Herding Milk Cows In Africa
Wednesday - August 22, 2007
I didn’t really think we’d actually herd 30 milk cows, though that’s what the e-mail said. I thought the “professional cow herders” would bring the heifers along the 2-kilometer rocky, dirt road, then we’d take over the last few yards where the widows would be waiting. Wrong.
After my May 23 column, “The Huge Gift of Just One Cow” (go to www.midweek.com, under Lifestyle), readers have requested a follow-up. Briefly, part of July’s Heart for Africa mission to Kenya was to, among other things (plant gardens, fence them and deliver water tanks), present milking cows to 30 needy widows.
These widows, many HIV positive, are caring for numerous children, barely surviving on less than a dollar a week. They formed a club, calling themselves the “Seagull Widows,” to help each other with basic needs. But self-reliance is their real goal, so they met regularly at Tumaini children’s home to discuss their huge vision: a cow for each of them. When Glory Outreach Assembly head Bishop David Thagana, who runs Tumaini, got wind of this, he told Heart for Africa’s Janine Maxwell, who spear-headed fundraising for 30 cows in the U.S. and Canada.
Cut to 6 a.m. Saturday, July 14. Why so early? I grumbled, struggling out of bed. The loud Muslim call to prayer from 5 to 5:45 a.m. had blasted me out of my much-coveted slumber, but I’d finally dozed off then the knock and a cheery voice, “Susan, time to wake up.”
Every day for 10 days 70 of us Heart for Africa diehards had driven to Kinangop - an hour and a half each way - in small buses on roads so rocky they’d make the Kaena Point trail seem paved. But this morning was special: The cows - and the widows - awaited. And so did Samuel, who’d been purchasing the milk cows as money came, corralling them in a fenced yard behind Karima Church.
Our summer is winter in Kenya, and Kinangop, with its scenic backdrop of mountains, sits at more than 8,000 feet elevation. The sunlit morning was jacket-chilly for the 12 of us designated “cow herders.” As a West Texas native, I was leery. Us “real cowgirls” wouldn’t be nuts enough to lead steers on foot. That’s what quarter horses are saddled up for. Nevertheless, out the gate came the cows - some feisty, a few pregnant - and off we went (yeehah!), little sticks in hand, not sure which species was herd (yeehah!), little sticks in hand, not sure which species was herding which. When the thirsty cows veered down a hill to the creek, the “pros” had to step in. Down the road the rest of our group joined the cow parade to make it a wild bovine-human mélange. Only in Africa!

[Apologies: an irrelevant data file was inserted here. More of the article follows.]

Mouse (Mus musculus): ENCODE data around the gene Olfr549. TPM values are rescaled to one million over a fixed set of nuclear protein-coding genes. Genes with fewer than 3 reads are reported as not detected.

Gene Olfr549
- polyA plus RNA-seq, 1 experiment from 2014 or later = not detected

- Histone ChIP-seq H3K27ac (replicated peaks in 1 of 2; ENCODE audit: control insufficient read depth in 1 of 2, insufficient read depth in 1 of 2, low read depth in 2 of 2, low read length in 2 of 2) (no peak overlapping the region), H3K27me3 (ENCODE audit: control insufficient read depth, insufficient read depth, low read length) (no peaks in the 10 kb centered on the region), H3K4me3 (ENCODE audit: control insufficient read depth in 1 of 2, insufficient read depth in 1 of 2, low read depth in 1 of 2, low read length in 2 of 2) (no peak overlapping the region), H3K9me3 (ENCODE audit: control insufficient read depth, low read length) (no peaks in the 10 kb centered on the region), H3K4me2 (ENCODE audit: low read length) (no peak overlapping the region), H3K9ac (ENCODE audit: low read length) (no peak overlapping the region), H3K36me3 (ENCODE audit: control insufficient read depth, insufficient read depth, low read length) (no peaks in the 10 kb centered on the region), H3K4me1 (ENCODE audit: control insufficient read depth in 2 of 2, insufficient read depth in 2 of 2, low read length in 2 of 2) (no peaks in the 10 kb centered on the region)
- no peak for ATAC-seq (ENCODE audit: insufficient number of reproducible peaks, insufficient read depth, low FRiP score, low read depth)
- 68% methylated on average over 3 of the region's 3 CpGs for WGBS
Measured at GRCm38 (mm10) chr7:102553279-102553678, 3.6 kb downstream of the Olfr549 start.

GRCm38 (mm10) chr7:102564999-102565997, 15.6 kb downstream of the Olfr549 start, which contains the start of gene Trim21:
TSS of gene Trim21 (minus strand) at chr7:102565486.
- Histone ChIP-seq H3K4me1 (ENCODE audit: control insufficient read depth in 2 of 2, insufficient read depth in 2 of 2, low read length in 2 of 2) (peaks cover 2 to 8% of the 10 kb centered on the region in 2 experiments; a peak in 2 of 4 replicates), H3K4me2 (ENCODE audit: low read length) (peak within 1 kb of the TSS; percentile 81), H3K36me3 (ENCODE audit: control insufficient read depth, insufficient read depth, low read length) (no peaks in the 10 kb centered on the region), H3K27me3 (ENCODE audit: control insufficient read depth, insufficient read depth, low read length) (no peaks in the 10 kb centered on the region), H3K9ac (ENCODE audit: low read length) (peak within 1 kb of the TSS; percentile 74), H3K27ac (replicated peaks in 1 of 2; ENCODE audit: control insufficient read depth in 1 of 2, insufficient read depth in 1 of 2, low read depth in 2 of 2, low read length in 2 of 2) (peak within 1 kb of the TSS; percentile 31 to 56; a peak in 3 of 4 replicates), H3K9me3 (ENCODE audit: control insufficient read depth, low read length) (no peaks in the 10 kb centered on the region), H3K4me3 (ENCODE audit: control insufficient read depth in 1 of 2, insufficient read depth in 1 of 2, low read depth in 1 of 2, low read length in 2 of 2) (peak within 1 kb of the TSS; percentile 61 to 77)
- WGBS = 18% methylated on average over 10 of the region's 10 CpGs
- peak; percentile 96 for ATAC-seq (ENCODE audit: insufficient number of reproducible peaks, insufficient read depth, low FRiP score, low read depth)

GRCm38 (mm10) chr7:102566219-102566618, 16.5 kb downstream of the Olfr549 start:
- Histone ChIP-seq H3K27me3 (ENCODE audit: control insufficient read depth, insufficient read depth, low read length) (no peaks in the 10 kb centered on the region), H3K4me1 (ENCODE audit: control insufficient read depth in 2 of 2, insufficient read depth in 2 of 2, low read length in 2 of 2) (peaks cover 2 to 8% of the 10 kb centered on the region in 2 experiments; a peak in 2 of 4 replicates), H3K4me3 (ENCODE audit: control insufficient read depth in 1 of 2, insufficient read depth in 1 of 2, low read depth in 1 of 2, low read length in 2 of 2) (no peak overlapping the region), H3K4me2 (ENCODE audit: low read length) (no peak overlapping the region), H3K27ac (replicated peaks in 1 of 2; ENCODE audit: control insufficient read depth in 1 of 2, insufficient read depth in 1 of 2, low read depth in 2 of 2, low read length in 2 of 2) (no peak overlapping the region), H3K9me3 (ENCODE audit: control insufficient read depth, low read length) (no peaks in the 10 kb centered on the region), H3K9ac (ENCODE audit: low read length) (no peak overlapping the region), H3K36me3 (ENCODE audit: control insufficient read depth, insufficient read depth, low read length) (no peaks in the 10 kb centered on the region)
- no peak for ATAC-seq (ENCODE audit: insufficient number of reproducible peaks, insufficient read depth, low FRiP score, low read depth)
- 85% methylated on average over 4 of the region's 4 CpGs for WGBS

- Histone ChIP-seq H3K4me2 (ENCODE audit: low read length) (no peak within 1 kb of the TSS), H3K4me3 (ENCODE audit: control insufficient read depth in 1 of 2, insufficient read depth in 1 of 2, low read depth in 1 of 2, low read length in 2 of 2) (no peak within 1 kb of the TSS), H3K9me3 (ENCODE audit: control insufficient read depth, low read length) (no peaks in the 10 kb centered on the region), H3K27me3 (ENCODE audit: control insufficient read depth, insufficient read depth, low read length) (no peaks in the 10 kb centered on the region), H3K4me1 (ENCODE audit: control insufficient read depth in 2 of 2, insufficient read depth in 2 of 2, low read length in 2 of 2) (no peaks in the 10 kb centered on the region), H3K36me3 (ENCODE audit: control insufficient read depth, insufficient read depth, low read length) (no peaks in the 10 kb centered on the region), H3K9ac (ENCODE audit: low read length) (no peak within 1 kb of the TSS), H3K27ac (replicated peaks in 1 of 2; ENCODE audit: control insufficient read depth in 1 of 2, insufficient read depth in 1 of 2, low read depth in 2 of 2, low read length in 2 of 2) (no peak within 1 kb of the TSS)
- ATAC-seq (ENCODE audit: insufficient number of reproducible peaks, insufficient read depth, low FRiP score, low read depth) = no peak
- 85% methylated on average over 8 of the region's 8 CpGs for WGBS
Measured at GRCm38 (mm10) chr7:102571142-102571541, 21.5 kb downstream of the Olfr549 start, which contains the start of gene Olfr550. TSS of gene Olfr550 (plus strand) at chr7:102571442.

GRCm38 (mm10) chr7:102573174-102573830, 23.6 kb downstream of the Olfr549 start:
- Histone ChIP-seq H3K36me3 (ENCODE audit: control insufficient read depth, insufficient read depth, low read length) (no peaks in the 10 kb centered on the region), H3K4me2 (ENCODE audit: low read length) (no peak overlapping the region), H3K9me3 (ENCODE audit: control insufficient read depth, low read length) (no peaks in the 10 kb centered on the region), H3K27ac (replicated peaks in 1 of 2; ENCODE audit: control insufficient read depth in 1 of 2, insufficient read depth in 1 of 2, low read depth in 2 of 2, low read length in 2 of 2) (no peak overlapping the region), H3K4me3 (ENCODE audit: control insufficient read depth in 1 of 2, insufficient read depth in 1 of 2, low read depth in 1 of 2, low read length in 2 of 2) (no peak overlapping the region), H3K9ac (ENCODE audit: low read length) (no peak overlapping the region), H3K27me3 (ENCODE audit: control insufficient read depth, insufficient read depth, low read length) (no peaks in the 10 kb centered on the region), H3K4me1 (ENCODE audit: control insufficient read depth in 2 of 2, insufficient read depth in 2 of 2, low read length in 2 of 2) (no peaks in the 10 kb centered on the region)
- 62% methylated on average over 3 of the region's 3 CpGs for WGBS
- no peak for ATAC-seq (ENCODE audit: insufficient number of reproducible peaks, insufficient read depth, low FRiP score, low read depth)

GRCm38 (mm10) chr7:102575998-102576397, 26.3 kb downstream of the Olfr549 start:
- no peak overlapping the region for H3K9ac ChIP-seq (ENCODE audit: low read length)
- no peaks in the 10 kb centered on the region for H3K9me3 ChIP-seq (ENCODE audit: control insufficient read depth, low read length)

As it turned out the cow-widow meeting didn’t happen immediately.
A celebration of Tumaini’s fifth anniversary came first, including entertainment by the children, speeches, even a beautiful hula by Malia Tauanu’u, a Hawaii team member, and, most touching, a song of thank you by the widows. By now, we knew them. We’d been to their homes planting gardens.
There singing, face full of joy, was Peninah Wanjiru, 29, who the day before had shown us the painful, active leprosy (her term) lesions on her leg. Her mother Teresiah Nyambura, a Seagull Widow, struggles to pay for Peninah’s life-saving medication. And there, front row, was Josephine Nyambura, whose left arm, dislocated in 2004 and never set, just hangs, making field work to feed her three grandchildren impossible. Singing, too, was Rakeli Wanjiru, who is deaf, and Mary Wangari Njoroge, mother of five, blind from AIDS - all rejoicing before us. All but Milka Muthoni - she died of AIDS before realizing her dream of a cow.
Finally, the cow presentations. Nothing in my life experience could match this. A cold front had moved in from the mountains threatening rain, but nothing would dampen this moment. It was filled with chaos and joy; tears and thanksgiving. In the nearby cow pen, each widow, holding a number matching a cow, was called up. The women, whose lives others have beaten down, pushed in on cow-giving choreographer Maxwell, afraid they might be turned away last minute. When they finally met their cows, tears of joy, praising and hand-clapping ensued. One recipient, her five children beside her, said she was naming her cow “Dorcas” from the Bible, known for her work for the needy. Josephine named her cow after me, the best namesake I could ever hope for.
“I have no words. I have been chased out of several homes and my empty cup thrown out when I went to beg for some little milk for my child,” said Hanna Njeri. “When I took the cow home yesterday evening, we had enough milk to drink with all my children, and after the morning milking it was too much to drink and we sold four litres at Sh. 15 (about 70 shillings make a dollar), making Sh. 60. This is a miracle! God has remembered me at last and I do not have to beg for milk again.”
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